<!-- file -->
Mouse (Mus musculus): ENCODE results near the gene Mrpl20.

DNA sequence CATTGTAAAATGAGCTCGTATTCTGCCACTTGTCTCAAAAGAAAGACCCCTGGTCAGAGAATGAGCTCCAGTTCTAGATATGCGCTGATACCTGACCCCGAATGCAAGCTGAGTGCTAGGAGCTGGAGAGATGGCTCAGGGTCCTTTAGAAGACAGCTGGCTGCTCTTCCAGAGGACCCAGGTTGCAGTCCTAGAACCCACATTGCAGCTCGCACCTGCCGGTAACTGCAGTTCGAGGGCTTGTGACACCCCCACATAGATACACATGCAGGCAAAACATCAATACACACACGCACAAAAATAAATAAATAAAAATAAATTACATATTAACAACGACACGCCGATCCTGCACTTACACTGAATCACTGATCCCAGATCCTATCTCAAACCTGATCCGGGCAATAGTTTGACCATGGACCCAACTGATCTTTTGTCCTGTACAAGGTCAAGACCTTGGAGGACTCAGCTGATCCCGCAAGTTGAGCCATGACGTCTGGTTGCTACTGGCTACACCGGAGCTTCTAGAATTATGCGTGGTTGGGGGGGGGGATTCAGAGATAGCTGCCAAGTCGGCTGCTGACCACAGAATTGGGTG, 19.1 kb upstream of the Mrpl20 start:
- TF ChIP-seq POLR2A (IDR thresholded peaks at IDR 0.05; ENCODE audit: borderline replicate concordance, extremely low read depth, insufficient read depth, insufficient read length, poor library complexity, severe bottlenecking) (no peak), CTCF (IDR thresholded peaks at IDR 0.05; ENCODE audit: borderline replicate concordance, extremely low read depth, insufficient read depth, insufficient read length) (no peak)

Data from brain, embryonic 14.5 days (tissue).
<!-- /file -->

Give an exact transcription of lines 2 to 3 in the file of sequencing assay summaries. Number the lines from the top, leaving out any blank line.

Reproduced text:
DNA sequence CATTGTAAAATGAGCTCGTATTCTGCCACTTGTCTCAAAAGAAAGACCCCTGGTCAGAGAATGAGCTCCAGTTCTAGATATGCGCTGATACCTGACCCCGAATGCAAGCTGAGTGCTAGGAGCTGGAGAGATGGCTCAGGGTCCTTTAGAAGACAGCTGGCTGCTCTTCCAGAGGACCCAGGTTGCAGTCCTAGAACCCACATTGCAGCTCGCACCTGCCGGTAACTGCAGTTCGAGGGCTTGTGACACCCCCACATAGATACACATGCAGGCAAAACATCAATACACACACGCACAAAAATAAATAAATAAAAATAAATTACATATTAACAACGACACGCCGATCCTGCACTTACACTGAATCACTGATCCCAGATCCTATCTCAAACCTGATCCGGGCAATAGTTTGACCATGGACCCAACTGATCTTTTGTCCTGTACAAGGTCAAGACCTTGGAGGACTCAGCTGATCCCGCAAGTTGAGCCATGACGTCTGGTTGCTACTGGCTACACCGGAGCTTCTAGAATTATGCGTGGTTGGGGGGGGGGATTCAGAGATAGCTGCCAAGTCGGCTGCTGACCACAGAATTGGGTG, 19.1 kb upstream of the Mrpl20 start:
- TF ChIP-seq POLR2A (IDR thresholded peaks at IDR 0.05; ENCODE audit: borderline replicate concordance, extremely low read depth, insufficient read depth, insufficient read length, poor library complexity, severe bottlenecking) (no peak), CTCF (IDR thresholded peaks at IDR 0.05; ENCODE audit: borderline replicate concordance, extremely low read depth, insufficient read depth, insufficient read length) (no peak)